Plus, the faster you respond, the more chance your brand has of being the first voice on the matter, which naturally generates more publicity and gives you a higher chance of becoming the thought leader on the subject.


Benefits of Responsiveness in Public Relations

Responsiveness in PR has many benefits for a brand, including:

Helps build strong relationships with journalists

Regularly engaging with journos and giving them your valuable insights and opinions can help you to form strong relationships with media figures that matter. This constant communication puts your brand at the forefront of their minds when they’re looking for quotes or expert opinions, which in turn increases your chances of being featured in more news stories.  

Increases your credibility and thought leadership

When you regularly provide these insights to journos, you’re solidifying your brand as a thought leader in your industry. This boosts your authority and credibility with your target audience which then helps you sustain current customers and attract new ones.

It increases your visibility 

When you’re actively responsive to journalists’ requests, you’re putting yourself out there to increase your visibility. You’re more likely to be featured in news stories and media coverage, which only increases your audience reach. This is especially helpful when you’re short on ideas and content for your own press releases.


Case Studies: Successful Examples of Reactive PR 

Want to see reactive PR in action? Here are some examples of successful strategies:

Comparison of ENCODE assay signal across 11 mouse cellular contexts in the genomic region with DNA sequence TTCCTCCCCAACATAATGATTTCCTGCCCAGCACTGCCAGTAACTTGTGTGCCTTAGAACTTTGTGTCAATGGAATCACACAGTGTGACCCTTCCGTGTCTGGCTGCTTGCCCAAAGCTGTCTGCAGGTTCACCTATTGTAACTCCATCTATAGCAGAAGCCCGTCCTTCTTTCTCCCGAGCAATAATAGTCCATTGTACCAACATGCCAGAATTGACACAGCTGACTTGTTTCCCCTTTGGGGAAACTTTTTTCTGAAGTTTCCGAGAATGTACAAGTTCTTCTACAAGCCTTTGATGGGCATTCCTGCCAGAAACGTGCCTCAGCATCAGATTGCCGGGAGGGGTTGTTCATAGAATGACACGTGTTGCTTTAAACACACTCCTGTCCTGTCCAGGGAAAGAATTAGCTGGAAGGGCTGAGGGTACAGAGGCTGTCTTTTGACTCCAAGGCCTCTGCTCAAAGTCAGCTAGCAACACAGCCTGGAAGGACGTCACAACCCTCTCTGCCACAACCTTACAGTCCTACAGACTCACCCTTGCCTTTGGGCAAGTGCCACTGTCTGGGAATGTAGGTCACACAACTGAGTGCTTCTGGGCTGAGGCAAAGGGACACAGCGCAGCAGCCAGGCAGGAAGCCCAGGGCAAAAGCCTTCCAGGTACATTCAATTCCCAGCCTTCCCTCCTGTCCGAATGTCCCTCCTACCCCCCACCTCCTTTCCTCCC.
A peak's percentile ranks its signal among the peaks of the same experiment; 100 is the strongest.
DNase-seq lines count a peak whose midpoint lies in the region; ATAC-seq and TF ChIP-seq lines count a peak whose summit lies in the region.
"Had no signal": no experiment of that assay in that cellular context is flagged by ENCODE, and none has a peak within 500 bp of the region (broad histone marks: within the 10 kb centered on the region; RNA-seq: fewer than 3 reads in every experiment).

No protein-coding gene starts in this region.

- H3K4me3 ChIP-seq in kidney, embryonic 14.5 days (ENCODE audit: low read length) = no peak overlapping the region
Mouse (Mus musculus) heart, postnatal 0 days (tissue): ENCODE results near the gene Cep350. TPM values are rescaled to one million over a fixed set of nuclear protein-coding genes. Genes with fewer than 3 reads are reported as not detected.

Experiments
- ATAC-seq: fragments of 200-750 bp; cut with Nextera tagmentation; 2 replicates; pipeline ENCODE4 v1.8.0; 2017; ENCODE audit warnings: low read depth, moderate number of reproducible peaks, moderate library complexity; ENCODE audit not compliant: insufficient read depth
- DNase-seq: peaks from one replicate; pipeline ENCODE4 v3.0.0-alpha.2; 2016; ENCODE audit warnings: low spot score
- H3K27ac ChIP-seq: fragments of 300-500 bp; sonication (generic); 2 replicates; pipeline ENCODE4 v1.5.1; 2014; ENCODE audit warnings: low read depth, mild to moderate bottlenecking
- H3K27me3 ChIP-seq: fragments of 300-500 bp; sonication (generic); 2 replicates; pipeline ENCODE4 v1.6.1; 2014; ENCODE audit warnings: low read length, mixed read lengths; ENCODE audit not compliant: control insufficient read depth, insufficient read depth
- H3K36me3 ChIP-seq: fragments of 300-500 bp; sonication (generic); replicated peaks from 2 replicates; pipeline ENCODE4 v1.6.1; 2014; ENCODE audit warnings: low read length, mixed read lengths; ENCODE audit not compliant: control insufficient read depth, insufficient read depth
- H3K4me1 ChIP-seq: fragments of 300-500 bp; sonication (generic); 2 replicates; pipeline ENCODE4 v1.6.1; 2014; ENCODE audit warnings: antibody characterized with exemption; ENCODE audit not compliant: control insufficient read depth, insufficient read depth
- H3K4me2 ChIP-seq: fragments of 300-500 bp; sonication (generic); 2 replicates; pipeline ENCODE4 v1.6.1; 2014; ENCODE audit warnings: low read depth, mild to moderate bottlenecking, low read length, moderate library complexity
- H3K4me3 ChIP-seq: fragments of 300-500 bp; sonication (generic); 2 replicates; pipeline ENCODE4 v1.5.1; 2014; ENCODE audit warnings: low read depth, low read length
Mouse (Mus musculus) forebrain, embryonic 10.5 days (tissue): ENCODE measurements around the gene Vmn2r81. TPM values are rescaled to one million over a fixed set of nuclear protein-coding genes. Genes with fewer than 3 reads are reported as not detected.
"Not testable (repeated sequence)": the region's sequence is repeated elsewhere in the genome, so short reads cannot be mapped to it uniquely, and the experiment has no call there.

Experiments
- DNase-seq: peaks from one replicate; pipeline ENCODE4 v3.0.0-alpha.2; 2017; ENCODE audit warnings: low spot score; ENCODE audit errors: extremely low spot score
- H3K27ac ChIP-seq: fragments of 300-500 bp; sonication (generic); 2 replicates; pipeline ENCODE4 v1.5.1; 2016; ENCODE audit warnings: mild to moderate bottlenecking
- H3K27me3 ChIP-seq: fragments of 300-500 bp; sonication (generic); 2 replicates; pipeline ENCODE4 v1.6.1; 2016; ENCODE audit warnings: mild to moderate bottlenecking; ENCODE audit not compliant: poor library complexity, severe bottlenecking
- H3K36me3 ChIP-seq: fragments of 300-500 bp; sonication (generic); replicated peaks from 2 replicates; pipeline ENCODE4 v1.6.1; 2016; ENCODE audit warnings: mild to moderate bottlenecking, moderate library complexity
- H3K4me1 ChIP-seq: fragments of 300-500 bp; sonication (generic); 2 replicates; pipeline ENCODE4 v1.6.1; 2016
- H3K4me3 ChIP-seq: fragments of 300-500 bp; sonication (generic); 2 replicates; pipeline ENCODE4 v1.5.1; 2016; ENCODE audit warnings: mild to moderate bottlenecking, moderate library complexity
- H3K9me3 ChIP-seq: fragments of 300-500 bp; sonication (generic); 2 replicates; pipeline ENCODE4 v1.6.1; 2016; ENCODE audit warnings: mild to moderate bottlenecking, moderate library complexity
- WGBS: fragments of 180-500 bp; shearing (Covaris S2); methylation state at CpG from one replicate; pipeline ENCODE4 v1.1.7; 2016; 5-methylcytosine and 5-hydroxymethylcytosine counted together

Not to blow our own trumpets, but we’ve conducted some pretty impressive reactive PR campaigns over the years. One of our favourites was for the finance company, Admirals, who were looking to increase their traffic on Google. Finance SEO can be a tricky niche, so we had to find a creative way to create a buzz around them. We found that a reactive PR strategy would be the best way, and so decided to weigh in on the increase in inflation in the UK and the rising cost of energy bills.

So, we reached out to industry specific sites across the target countries with business related news. The sites we approached covered the business updates, with the majority of them linking back to the Admirals site. This reactive approach positioned Amirals as thought leaders in their industry, with them commenting on financial updates from huge businesses like Amazon and Disney. 

Take a look here for the full case study detailing what we did and how we did it.


Back in 2020, IKEA launched their Euro 2020 inspired water bottle. This was following a press conference where Christiano Ronaldo removed two bottles of Coca-Cola from the table (which was the official partner of the Euros that year) and encouraged football fans to drink water instead.

After going viral, IKEA jumped on the bandwagon and released their own water bottles and named them after Ronaldo. The simple design read “for water only”, which highlighted the reactive link and put the brand at the centre of the conversation on a huge scale. Ronaldo is the most followed person on Instagram, after all.


Final Thoughts

It’s a non-negotiable – reactive PR is an incredibly important strategy when launching PR campaigns. Not only does it provide brands with ample opportunities to put themselves in front of large, already established audiences, but it’s also an example of how they can become thought leaders in their fields. Which as we know, is so important in terms of trustworthiness and authoritativeness for both Google and prospective customers. By selecting reactive PR as a marketing method – only if the time and the conversation fits with your brand – it can help open up your world to everyone else’s.


Ellie Mckenna

Content Executive

MSc Digital Marketing & Communications. All things pattern and design. Find me eating pizza in a floral print 🌸🍕